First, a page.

Acid Reflux/GERD – Digestive Tract and Lung Relationship
In TCM, the stomach directly influences the lungs (refer to figure A). Because of the shared entrance of the trachea and esophagus, the backflow of stomach acids (HCL) can flow into the lungs. Acid Reflux/GERD is known as one of the most common causes of chronic cough, an exacerbating factor for COPD (Kim, Lee and Kim), and also the main cause of the development of IPF (Fahim, Crooks and Hart). As the immune system tries to repair the lung tissue damage, fibrotic tissue and scars can form in the lungs.
The ability to digest and absorb nutrients is another important role of the stomach for the lungs. The lungs are extremely sensitive organs. They are susceptible to injury and malnutrition and require extremely elastic tissue and sufficient lubrication to function. This is rooted in two types of proteins: elastin (structure) and glycoprotein (mucus). These proteins require basic amino acids to be created. Acid Reflux/GERD compromises the stomach’s ability to create basic amino acids. Current allopathic approaches further compromise stomach acids with acid blockers in an attempt to stop the symptoms of acid reflux and ignore the important role of protein digestion. As a result, this prevents the reversal of many chronic lung conditions (Kilduff, Counter and Thomas).
Congestive Heart Failure – Spleen, Heart, and Lung Relationship
Congestive Heart Failure (CHF) is a more complex application of TCM than Acid Reflux/GERD. Lung diseases decrease the amount of oxygen in the blood stream, which starves the heart of oxygen and overworks the heart in an attempt to oxygenate the blood, resulting in CHF. In accordance to TCM, the heart is related to the lungs, intestines, stomach, and spleen (Refer to Figure A). This can also be seen by the circulatory network’s main arteries going directly to these organs. However, TCM also dictates that by treating the heart there may be an excessive load on the lungs, such as inflammation and dynamic lung hyperinflation (DLH) (Visca, Marina, and Chetta). The spleen or lymphatic system is extremely important because of its role in controlling inflammation and lymph node contractions. Strengthening the spleen can improve the circulation within the circulatory and lymphatic system, decrease inflammation, and improve the function of both the heart and lungs.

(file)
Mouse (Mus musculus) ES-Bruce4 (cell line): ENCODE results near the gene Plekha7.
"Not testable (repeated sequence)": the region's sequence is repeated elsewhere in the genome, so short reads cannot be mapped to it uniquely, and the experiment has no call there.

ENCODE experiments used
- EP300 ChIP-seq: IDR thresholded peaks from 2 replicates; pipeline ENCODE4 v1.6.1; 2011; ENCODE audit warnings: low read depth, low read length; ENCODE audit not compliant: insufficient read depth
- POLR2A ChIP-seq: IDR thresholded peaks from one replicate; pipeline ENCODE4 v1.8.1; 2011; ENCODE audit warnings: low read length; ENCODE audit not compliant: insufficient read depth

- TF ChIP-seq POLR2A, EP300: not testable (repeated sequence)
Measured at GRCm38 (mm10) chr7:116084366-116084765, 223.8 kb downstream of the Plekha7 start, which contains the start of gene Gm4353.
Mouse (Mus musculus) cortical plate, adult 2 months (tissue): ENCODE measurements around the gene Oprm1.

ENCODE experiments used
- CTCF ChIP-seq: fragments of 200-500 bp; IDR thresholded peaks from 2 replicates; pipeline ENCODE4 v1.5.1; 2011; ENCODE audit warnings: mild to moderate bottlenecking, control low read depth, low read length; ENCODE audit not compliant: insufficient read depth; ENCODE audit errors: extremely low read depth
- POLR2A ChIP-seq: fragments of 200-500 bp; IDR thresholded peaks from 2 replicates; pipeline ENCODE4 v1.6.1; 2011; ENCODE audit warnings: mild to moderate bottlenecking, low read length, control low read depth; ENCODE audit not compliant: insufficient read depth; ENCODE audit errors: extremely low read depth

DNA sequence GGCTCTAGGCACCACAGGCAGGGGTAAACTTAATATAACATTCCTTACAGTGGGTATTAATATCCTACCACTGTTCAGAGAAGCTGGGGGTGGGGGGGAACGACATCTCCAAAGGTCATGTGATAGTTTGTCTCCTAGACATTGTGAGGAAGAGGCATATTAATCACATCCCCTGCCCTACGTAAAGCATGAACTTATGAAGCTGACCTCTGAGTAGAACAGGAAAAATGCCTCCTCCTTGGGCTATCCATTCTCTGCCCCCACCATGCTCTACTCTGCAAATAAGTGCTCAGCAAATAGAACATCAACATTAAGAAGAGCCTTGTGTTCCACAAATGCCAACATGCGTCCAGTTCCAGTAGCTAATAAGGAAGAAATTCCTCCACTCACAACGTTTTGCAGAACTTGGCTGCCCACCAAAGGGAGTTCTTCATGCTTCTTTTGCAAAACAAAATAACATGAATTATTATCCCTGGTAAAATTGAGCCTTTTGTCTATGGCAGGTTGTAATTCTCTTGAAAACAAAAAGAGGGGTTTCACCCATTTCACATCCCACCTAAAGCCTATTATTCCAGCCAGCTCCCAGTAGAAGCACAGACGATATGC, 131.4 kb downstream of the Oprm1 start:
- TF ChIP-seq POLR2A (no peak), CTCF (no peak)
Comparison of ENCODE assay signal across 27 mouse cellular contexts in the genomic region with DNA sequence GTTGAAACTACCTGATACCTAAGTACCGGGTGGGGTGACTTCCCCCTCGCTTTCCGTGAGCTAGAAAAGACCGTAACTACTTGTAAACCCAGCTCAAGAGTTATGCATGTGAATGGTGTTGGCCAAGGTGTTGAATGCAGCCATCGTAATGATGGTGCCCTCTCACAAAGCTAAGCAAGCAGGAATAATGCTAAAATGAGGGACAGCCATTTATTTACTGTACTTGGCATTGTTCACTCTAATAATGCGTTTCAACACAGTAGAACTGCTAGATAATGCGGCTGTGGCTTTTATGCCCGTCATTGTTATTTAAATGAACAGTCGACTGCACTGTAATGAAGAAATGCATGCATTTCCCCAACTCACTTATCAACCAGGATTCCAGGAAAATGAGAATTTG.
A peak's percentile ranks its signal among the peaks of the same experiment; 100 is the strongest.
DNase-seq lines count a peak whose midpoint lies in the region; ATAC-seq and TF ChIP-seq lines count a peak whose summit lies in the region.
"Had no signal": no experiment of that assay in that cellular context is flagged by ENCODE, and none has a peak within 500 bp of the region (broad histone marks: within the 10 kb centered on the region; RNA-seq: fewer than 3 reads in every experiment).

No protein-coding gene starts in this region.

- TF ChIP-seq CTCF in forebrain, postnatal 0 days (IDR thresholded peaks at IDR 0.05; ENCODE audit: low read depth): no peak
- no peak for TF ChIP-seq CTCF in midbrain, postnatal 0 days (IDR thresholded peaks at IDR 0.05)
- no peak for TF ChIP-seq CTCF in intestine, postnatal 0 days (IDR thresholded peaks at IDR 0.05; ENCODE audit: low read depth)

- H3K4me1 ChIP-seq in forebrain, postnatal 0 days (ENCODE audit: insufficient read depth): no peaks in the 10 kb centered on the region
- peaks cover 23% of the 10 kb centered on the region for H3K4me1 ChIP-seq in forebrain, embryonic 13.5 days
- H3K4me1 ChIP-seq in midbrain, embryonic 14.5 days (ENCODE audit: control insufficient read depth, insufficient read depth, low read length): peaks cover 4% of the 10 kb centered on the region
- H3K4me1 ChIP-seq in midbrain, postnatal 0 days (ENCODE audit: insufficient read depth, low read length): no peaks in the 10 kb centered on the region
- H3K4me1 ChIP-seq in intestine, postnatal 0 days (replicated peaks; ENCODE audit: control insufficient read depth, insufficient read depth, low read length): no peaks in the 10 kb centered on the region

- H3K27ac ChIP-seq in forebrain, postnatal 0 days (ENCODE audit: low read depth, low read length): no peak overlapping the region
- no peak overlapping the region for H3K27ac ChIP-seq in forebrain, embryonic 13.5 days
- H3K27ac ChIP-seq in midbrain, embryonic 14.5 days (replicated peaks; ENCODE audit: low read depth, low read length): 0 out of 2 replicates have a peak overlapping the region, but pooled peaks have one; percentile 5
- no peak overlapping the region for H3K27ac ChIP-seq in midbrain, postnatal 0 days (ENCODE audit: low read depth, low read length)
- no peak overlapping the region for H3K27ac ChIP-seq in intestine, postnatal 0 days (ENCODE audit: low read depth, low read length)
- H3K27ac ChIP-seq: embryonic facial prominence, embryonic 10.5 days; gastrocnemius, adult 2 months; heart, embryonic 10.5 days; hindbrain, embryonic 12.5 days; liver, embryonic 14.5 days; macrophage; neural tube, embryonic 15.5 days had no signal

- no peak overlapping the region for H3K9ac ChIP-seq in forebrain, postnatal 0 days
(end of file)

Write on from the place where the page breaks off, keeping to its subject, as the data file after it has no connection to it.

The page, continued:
Current allopathic approaches to medicine try to directly address the CHF when treating chronic lung diseases and do not consider the supportive function of the spleen and lymphatic system.
Lung Treatment Summary
Using TCM and a holistic approach, our first objective targets enhancing the biological activities associated with lung structure regeneration and reducing the activities associated with elastin degradation in order to help reverse lung degeneration.
We also employ treatment solutions to treat the associated complications such as liver deficiency, acid reflux, poor lymphatic circulation, and heart conditions. This is necessary to further support the restoration of the lung’s structure and function and repair lung damage.
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Barnes, BJ. “Reduced histone deacetylase in COPD: clinical implications.” Chest (2006): 151-5.
Berndt, Annerose, Adriana S Leme and Steven D Sha. “Emerging Genetics of COPD.” EMBO Molecular Medicine (2012).
Fahim, Ahmed, Michael Crooks and Simon P Hart. “Gastroesophageal Reflux and Idiopathic Pulmonary Fibrosis: A Review.” Pulmonary Medicine (2011).
Kilduff, CE, et al. “Effect of acid suppression therapy on gastroesophageal reflux and cough in idiopathic pulmonary fibrosis: an intervention study.” Cough (2014): 10-4.
Kim, Jinhee, et al. “Association Between Chronic Obstructive Pulmonary Disease and Gastroesophageal Reflux Disease.” BMC Pulmonary Medicine (2013): 13-51.
Lagente, V, et al. “Increase in macrophage elastase (MMP-12) in lungs from patients with chronic obstructive pulmonary disease.” Inflamm Res (2005): 31-6.
Nagaya, Noritoshi and Shunsuke Ohnishi. “Tissue regeneration as next-generation therapy for COPD – potential applications.” Int J Chron Obstruct Pulmon Dis. (2008): 509-14.
Nenan, S, et al. “Macrophage elastase (MMP-12): a pro-inflammatory mediator?” Mem Inst Oswaldo Cruz (2005): 167-72.
Stoller, JK and LS Aboussouan. “Alpha-1 Antitrypsin Deficiency.” Lancet (2005): 2225-36.
Visca, Dina, Aiello Marina and Alfredo Chetta. “Cardiovascular Function in Pulmonary Emphysema.” BioMed Research International (2013).
Wan, ES and EK Silverman. “Genetics of COPD and Emphysema.” Chest (2009): 859-66.